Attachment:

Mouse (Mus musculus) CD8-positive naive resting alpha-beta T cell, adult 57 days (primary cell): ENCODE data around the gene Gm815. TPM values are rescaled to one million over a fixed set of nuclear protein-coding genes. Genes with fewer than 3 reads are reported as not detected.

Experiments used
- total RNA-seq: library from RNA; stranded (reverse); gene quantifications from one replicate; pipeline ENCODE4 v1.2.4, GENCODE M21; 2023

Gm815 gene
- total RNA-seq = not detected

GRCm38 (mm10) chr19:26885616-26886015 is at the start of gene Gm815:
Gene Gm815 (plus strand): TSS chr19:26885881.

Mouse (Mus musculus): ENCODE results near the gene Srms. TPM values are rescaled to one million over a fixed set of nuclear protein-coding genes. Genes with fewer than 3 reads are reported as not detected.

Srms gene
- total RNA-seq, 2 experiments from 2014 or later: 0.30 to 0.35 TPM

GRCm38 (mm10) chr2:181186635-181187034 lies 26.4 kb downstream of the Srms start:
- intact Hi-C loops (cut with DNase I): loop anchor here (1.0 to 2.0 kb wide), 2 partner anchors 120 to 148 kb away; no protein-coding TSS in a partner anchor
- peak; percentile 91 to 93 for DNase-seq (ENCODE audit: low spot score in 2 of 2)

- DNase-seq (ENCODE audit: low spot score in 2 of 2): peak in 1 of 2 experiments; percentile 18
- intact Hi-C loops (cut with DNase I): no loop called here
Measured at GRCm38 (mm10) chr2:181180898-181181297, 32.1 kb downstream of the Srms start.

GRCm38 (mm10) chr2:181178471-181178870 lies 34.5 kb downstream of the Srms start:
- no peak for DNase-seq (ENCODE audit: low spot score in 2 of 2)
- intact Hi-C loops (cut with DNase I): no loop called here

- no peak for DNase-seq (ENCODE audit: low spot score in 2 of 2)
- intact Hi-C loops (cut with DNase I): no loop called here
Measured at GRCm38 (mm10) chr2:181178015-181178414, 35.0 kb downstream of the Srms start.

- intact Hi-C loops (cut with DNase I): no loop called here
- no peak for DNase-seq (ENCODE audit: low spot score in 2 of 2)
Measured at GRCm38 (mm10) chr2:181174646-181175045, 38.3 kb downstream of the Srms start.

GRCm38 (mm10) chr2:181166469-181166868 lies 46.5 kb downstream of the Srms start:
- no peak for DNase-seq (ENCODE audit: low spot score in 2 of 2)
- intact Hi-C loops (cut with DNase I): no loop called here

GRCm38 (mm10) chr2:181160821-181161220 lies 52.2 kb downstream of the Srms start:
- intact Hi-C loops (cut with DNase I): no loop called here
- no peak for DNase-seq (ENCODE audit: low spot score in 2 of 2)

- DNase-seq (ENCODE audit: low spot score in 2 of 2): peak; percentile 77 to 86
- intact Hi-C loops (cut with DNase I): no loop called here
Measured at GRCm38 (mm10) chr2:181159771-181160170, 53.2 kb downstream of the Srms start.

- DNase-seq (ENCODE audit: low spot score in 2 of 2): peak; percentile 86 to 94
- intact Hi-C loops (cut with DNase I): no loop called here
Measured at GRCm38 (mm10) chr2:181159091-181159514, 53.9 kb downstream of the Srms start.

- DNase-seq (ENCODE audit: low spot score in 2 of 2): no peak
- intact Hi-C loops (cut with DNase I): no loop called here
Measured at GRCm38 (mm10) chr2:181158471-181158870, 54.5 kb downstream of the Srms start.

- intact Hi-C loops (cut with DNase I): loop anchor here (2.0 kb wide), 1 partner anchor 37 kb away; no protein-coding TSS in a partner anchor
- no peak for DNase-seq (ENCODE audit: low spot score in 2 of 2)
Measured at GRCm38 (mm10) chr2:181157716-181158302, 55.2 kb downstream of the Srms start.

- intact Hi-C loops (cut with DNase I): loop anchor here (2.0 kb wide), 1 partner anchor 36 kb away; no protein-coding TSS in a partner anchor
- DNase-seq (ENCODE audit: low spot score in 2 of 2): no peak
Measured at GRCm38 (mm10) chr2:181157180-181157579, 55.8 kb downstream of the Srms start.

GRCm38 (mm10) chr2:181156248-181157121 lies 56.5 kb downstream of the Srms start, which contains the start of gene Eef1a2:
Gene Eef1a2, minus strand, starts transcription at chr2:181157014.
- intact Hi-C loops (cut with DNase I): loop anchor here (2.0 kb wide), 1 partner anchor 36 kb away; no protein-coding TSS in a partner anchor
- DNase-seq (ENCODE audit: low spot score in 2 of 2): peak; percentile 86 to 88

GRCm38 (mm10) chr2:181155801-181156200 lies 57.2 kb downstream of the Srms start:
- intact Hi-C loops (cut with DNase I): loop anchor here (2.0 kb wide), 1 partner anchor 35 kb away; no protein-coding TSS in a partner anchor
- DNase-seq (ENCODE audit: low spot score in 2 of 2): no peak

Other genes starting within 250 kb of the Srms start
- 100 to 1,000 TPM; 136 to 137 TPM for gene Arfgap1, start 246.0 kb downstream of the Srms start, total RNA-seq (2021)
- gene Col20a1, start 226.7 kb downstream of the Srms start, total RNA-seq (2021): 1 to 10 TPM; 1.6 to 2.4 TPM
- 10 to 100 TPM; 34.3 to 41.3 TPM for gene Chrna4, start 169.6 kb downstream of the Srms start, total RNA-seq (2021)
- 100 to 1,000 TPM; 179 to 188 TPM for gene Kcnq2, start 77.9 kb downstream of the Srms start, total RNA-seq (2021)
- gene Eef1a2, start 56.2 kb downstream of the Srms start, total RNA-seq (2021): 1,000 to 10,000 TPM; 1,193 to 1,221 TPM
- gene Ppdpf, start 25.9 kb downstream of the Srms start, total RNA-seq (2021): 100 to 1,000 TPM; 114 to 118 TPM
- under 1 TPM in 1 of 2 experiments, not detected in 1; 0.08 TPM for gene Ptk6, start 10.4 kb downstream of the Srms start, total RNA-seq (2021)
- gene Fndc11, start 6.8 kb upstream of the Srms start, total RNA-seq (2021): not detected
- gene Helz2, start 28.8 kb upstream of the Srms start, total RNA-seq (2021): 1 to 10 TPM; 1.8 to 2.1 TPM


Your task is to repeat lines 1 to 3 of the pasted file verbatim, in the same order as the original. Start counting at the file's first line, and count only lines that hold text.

Mouse (Mus musculus) CD8-positive naive resting alpha-beta T cell, adult 57 days (primary cell): ENCODE data around the gene Gm815. TPM values are rescaled to one million over a fixed set of nuclear protein-coding genes. Genes with fewer than 3 reads are reported as not detected.

Experiments used
- total RNA-seq: library from RNA; stranded (reverse); gene quantifications from one replicate; pipeline ENCODE4 v1.2.4, GENCODE M21; 2023